That means drilling down into more than a demographic profile. Title, income, education, skill sets, organization type, industry, preferences, likes/dislikes, habits and geography are all important. But leave out behavioral attributes and detailed characteristics that help pinpoint your understanding of their needs, challenges, situation, conditions or aspirations and your personas will end up incomplete. Or worse, they’ll be ineffective.

Buyer Persona | TeamworksCom

Understand the emotional triggers and needs of the targets you want to convert


The idea is to detail the individual attributes and the important triggers that can influence your target to engage with and act on your content. Don’t be afraid to have more than one persona. Just make each one as complete as possible.

Content Marketing Performance | Question 3
IS YOUR CONTENT MARKETING ALIGNED WITH SALES?

An essential component of effective analysis is understanding and clearly documenting your sales cycle and what specific steps are required to take a suspect (someone you think would be a good prospect for your solution) and move them through a set of defined stages that turn them into a paying customer. That’s the point, right?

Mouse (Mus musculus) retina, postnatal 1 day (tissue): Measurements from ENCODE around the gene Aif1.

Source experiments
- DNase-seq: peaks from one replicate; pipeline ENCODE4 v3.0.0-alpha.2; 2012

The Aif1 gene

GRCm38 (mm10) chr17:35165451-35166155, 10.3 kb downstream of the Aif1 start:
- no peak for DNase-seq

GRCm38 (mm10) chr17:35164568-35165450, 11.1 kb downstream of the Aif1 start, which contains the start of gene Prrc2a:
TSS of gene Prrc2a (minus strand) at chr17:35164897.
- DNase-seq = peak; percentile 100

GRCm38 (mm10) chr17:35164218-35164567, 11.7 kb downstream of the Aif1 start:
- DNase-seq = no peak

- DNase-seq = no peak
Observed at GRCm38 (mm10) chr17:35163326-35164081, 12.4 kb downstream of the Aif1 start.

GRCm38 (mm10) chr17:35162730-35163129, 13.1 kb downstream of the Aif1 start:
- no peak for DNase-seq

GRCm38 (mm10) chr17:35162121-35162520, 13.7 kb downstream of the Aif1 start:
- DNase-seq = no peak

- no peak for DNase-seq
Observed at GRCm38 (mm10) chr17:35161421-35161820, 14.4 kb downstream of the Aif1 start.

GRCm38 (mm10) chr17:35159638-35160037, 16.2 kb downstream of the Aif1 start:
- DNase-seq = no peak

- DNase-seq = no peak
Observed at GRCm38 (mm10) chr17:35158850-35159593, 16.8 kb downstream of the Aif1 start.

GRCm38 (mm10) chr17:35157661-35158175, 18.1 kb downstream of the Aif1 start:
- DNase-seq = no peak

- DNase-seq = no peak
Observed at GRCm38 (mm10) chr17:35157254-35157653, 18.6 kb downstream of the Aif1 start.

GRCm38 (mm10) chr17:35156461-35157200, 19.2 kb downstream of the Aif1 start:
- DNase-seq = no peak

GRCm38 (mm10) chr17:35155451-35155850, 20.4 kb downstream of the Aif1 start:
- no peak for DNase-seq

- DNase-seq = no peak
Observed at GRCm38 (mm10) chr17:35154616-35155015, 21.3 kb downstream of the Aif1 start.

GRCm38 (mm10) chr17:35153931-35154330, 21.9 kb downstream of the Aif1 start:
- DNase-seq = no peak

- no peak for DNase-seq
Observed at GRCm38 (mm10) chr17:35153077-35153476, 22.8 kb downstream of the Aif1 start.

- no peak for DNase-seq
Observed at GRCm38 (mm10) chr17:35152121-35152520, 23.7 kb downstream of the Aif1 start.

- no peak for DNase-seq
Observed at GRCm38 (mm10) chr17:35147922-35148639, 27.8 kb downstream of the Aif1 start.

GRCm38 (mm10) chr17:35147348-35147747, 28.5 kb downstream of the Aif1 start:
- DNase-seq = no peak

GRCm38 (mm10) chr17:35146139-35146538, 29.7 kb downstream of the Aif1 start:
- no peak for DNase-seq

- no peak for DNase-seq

Marketing Qualified Lead Funnel | TeamworksCom

Even if you’ve been attempting content marketing ad hoc, you’ve should be able to identify a few reference examples of how someone came to your solution, became educated about it, evaluated it and placed it on a short list to be considered for purchase.

In today’s sales parlance, this would be consider a “qualified lead”. Think of this prospect as someone who would be open to engaging in a conversation about your solution—and who, over time, you could ultimate convert into a paying customer.